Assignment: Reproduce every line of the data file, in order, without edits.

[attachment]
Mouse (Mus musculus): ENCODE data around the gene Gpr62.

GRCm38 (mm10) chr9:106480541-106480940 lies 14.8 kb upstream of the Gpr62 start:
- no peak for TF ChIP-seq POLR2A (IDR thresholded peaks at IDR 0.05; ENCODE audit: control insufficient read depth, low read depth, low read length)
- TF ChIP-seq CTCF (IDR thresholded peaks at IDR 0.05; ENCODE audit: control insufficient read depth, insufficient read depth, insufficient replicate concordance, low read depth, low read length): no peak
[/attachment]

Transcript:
Mouse (Mus musculus): ENCODE data around the gene Gpr62.

GRCm38 (mm10) chr9:106480541-106480940 lies 14.8 kb upstream of the Gpr62 start:
- no peak for TF ChIP-seq POLR2A (IDR thresholded peaks at IDR 0.05; ENCODE audit: control insufficient read depth, low read depth, low read length)
- TF ChIP-seq CTCF (IDR thresholded peaks at IDR 0.05; ENCODE audit: control insufficient read depth, insufficient read depth, insufficient replicate concordance, low read depth, low read length): no peak